Shortly after Del. Bob Marshall declared that disabled children are god’s punishment for abortion, the House of Delegates defeated a bill that would have required insurance companies to cover the treatment of children with autism. Think about this. In less than a week’s time we have one Republican delegate declaring disable children to be God’s punishment and others caving into the insurance companies when it comes to potentially providing children treatment that could greatly improve their lives.
It’s also important to note that this bill, SB 464, wasn’t going to drive insurance companies out of business (or even cut into their enormous profits too much). What the bill would have done is require insurance companies to cover the diagnosis and treatment of autistic children between the ages of two and six years old. Studies have shown that this treatment would allow nearly 50% of children with autism to function successfully in the classroom with about another 40% improving their ability to function.
The bill was going to provide so much benefit to the community at such a relatively little cost to insurance companies that it had already passed the Senate with bipartisan support. Apparently the Republican members of the House Commerce and Labor Committee were so against taking this small step toward progress, however, that the bill was defeated in committee on a voice vote. That is such a shame and upon learning that the bill didn’t pass in the House, the bill's sponsor, Sen. Howell, made her disappointment known.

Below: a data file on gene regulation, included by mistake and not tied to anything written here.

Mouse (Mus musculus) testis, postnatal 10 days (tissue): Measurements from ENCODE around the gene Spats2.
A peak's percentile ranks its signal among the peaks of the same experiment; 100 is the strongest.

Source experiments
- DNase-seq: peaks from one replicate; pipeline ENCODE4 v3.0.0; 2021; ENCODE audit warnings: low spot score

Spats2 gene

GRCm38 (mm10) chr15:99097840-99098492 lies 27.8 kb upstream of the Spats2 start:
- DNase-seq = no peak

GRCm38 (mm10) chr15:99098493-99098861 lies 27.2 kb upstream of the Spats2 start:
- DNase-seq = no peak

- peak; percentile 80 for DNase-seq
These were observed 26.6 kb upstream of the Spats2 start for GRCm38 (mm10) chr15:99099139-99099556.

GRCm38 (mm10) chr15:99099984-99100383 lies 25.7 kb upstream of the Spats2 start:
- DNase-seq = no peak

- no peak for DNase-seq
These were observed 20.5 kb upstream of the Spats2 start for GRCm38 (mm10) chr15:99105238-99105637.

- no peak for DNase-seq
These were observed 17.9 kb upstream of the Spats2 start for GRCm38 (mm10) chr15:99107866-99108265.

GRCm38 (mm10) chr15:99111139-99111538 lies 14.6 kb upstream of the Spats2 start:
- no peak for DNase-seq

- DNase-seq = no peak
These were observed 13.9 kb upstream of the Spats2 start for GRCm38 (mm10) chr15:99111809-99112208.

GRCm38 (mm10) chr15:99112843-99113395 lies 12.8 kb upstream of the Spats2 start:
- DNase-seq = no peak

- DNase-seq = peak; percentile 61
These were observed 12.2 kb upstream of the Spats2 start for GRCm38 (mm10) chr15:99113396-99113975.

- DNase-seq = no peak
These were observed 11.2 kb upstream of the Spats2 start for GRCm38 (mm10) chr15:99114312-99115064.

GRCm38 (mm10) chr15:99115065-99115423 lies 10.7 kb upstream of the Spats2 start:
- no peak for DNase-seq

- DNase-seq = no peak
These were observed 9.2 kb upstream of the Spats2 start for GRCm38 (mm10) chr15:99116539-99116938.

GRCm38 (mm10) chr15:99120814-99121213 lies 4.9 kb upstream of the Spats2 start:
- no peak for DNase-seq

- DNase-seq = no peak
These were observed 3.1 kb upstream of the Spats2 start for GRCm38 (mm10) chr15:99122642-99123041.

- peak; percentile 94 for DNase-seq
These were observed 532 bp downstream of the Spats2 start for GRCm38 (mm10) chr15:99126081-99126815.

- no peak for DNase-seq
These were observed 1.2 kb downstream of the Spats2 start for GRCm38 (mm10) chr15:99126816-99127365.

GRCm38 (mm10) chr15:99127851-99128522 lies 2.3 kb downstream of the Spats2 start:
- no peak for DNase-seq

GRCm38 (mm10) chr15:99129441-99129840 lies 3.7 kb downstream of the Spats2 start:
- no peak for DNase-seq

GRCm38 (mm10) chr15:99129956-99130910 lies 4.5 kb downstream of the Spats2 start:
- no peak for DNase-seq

“This bill was a small step, but an important step in providing desperately needed services,” said Sen. Howell. “This was a very limited bill crafted specifically to minimize impact on insurance premiums. I am very disappointed that so many children and families are going to have to wait another year for the treatment they need and deserve.”
“This bill would have provided therapies to help these children have a successful life, in addition to reducing long-term costs to the state,” said Senator Howell. “I simply cannot understand why the House of Delegates would choose special interests over the best interests of children.”